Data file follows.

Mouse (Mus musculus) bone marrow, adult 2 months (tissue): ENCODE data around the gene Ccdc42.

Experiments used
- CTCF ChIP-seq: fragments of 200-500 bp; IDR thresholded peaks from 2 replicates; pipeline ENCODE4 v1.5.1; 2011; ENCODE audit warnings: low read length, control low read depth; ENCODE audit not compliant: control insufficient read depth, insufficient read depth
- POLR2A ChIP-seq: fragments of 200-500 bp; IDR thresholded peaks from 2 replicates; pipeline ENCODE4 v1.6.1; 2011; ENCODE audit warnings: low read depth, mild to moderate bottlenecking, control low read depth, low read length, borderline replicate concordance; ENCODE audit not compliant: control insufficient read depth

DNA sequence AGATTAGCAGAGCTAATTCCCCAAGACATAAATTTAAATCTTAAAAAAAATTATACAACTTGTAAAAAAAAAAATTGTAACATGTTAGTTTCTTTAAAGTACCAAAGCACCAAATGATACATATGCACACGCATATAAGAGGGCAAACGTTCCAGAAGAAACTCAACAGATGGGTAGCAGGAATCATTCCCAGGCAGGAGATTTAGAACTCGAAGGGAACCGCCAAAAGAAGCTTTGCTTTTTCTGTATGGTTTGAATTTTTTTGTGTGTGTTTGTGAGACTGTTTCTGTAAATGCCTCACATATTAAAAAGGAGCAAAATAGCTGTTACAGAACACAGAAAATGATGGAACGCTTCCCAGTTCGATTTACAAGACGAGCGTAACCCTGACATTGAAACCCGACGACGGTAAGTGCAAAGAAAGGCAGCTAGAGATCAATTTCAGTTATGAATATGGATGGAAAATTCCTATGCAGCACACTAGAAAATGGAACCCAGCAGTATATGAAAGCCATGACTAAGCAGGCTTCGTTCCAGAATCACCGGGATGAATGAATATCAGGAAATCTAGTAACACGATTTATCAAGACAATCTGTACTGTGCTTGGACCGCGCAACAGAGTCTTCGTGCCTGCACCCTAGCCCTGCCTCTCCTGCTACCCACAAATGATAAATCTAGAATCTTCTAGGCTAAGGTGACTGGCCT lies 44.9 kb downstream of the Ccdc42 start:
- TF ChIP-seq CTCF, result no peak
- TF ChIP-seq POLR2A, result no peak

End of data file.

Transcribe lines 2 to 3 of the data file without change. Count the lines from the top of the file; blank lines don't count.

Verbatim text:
Experiments used
- CTCF ChIP-seq: fragments of 200-500 bp; IDR thresholded peaks from 2 replicates; pipeline ENCODE4 v1.5.1; 2011; ENCODE audit warnings: low read length, control low read depth; ENCODE audit not compliant: control insufficient read depth, insufficient read depth